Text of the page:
Once again, a functional approach. So in that paper, we define grace as the gift of acceptance given unconditionally and voluntarily to an undeserving person by an unobligated giver. Now, by the way, I presented this last fall and, to the fellows at CCT, and I got a lot of pushback on this definition. As a matter of fact, one said, “A definition like that just begs for a debate among philosophers.” [audience chuckles] But at any rate, that’s the definition that we were working with. And in that definition, the term obligation, as it says here, refers to social expectations concerning how the agent and recipient should normally act due to differences in status, role, or whether the recipient has wronged the agent.

Indeed, actually, grace involves the agent being anti-obligated to act. That was, I think, the term that really got the philosophers all hot and bothered. But anyway. Not merely un-obligated in that it operates under conditions of complete discharge of such social obligations. Now, psychologists have studied a lot of things related to grace, but not really grace itself, and this is where the substance of the definition really does start getting important. ‘Cause we study things like altruism, love, compassion, mercy, forgiveness, justice, gratitude. All that are somewhat related to grace but really we don’t think are quite tapping the concept of grace itself. So there’s all sorts of promising areas of grace research.

There’s important implications for mental health functioning. [exhales deeply] Boy, when you think about this in Christian theology, the doctrine of grace is inextricably linked with the doctrine of sin, such that without a proper understanding of sin, the benefits of grace may not be fully realized. So the person who believes that sin does not leave one in despair but rather has been redemptively handled by a gracious God may be less inclined to suffer from a shame-based distress. There’s actually some research that seems to support that notion.

There’s also many ironies regarding grace. Obstacles to grace that we could discuss. I’m out of time, but, and let me just, given the transforming power of grace, Too-lee-an, I can never pronounce his last name, Too-jiv? You can pronounce it, Josh. I remember you correcting me before.

Josh: Tru-vid-ee-an.

Tru-vid-ee-an. Okay, he wrote a book in 2013, and he talked about Zacchaeus, the biblical character. And one of the things that we don’t know about, or don’t, we know about it but we don’t often emphasize it, about Zacchaeus is he was really reviled, okay [chuckling], in his community. He was a tax collector for Rome so he was viewed as a traitor. Tax collectors were never well-received just as they aren’t today. But back then, it was usually viewed as a lot of criminal activity that was going on. So, I’ll just call him Too-lee-an. He called Zacchaeus the Bernie Madoff of his day, okay. You remember Bernie Madoff, the man who bilked $65 million from his clients and is now serving 250 years in prison. And yet Christ didn’t chew Zacchaeus out, He just said, “I want to come to your house.”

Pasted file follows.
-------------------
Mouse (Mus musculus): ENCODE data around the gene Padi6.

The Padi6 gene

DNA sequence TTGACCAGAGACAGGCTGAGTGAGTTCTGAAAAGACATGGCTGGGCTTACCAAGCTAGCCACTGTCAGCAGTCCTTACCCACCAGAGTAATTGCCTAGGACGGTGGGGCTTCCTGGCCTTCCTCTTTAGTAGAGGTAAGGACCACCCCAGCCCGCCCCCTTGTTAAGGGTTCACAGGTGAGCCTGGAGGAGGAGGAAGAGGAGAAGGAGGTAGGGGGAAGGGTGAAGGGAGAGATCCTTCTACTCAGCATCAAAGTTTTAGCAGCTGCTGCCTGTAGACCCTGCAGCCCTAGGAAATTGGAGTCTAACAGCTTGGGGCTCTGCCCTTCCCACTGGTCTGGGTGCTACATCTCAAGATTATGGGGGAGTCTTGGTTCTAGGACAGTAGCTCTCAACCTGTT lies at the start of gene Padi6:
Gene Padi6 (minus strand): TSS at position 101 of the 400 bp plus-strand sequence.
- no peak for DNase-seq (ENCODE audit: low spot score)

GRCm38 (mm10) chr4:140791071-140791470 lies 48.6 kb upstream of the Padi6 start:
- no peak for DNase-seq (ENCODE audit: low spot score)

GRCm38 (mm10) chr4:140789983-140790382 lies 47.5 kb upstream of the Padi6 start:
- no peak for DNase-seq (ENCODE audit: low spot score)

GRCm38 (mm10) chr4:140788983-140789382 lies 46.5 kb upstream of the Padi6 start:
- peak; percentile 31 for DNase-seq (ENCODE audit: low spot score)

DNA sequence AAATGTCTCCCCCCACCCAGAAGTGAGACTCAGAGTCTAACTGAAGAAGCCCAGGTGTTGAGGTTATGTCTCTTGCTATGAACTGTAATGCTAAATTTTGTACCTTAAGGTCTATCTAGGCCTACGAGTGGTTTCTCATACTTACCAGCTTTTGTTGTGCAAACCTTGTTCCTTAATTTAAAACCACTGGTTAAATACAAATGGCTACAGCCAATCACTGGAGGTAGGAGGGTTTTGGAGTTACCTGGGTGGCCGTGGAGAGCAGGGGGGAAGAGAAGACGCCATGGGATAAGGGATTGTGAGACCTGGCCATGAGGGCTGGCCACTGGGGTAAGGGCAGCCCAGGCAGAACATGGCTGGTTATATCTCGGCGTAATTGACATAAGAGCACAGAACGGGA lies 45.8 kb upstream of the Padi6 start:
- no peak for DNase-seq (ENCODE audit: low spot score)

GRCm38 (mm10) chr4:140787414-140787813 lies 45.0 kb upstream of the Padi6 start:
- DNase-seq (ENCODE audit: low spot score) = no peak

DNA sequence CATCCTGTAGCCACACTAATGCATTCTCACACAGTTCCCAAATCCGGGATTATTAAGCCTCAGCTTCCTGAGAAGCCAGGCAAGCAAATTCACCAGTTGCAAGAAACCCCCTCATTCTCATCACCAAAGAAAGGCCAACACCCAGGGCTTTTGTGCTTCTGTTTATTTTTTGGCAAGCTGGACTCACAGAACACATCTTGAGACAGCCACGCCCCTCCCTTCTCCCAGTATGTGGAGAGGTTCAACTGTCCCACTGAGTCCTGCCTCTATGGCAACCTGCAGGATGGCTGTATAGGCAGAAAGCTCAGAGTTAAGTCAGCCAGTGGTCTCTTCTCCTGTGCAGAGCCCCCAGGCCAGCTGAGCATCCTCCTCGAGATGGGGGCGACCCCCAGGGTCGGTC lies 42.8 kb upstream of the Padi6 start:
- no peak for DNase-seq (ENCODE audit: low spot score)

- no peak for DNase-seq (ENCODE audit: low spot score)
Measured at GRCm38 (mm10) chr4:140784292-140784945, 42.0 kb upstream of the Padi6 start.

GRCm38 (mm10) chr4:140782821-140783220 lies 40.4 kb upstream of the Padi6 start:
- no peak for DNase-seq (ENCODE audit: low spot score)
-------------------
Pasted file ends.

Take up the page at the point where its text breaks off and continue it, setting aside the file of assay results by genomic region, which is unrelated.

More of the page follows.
And the transforming power in that to where what eventually arrived was this statement from Zacchaeus. “Behold, Lord, the half of my goods I give to the poor “and if I have defrauded anyone of anything, “I restored fourfold.” So grace, I think, has a great transforming power, but yet there are obstacles. Why is that we are not willing to often receive grace? And this is where I think the topic of humility can come in. Does the reception of grace, does the reception of grace violate, for instance, our sense of control of our own lives by placing ourselves at the mercy of another? A person who’s humble may be less prone to think that way. Does grace create an uncomfortable sense of obligation to the un-obligated giver?

Does humility, a sense of humility, help in processing a question such as that? If grace is directed toward someone else, are we likely to develop a sense of unfairness as exemplified by the older brother in the parable of “The Prodigal Son?” Maybe a humble person is less likely to think that way. So this, and this interaction might be different, whether we’re talking about limitations owning, whether we’re talking about improper pride, other-oriented accurate sense of self, and so forth. So with that, I’ll just conclude and be done here.

And that is that determining the core characteristics of humility is helpful but not absolutely crucial. Many of the philosophical accounts already established provide, it’s certainly an adequate coherent theoretical structure. And functional utility is what will fuel psychological research on humility. And I think it’s a potentially very important variable for understanding how grace is embodied or resisted. Thank you very much.